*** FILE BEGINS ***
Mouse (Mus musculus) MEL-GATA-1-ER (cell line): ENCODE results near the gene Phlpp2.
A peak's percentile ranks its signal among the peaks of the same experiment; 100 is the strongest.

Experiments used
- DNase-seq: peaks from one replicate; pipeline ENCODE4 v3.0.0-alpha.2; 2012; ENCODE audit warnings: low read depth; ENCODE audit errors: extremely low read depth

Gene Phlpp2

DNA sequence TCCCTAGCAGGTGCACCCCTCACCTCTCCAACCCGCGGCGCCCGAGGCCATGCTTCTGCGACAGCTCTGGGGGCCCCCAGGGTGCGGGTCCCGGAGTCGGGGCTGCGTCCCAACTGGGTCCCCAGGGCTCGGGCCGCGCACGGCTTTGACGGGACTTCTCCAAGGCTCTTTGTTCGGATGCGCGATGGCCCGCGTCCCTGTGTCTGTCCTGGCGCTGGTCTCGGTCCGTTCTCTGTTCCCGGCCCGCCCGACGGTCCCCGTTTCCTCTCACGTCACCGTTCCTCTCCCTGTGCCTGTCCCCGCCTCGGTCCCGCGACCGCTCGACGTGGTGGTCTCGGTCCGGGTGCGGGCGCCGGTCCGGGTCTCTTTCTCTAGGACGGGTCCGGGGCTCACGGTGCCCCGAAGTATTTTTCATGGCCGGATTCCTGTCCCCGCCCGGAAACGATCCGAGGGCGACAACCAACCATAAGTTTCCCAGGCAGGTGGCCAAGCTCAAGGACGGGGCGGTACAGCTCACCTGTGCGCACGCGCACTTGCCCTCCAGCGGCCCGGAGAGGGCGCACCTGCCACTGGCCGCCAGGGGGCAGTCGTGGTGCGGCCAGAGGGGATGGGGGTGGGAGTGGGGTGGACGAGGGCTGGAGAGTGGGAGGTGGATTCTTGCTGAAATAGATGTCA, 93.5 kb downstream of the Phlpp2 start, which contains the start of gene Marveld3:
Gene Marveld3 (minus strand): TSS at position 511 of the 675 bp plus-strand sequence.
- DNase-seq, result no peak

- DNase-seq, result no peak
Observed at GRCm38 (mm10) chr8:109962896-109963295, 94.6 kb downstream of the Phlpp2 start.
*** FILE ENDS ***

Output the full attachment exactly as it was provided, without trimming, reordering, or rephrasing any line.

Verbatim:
Mouse (Mus musculus) MEL-GATA-1-ER (cell line): ENCODE results near the gene Phlpp2.
A peak's percentile ranks its signal among the peaks of the same experiment; 100 is the strongest.

Experiments used
- DNase-seq: peaks from one replicate; pipeline ENCODE4 v3.0.0-alpha.2; 2012; ENCODE audit warnings: low read depth; ENCODE audit errors: extremely low read depth

Gene Phlpp2

DNA sequence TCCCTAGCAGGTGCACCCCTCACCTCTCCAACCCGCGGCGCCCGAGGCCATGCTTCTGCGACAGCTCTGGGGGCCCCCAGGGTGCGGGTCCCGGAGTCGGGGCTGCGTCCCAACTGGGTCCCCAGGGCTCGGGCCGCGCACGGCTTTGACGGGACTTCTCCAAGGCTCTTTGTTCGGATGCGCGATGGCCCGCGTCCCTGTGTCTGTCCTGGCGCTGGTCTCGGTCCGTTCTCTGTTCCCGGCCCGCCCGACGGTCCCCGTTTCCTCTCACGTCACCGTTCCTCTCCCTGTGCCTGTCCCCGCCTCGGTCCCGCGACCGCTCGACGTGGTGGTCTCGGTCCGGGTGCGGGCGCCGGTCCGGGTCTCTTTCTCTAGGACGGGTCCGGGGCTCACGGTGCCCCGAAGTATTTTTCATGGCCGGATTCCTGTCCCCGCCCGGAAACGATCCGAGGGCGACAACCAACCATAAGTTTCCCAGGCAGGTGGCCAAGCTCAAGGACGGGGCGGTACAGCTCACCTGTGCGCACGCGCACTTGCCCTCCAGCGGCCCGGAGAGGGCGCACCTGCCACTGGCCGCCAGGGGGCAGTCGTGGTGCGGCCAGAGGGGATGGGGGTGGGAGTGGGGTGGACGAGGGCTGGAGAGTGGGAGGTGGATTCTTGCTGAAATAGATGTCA, 93.5 kb downstream of the Phlpp2 start, which contains the start of gene Marveld3:
Gene Marveld3 (minus strand): TSS at position 511 of the 675 bp plus-strand sequence.
- DNase-seq, result no peak

- DNase-seq, result no peak
Observed at GRCm38 (mm10) chr8:109962896-109963295, 94.6 kb downstream of the Phlpp2 start.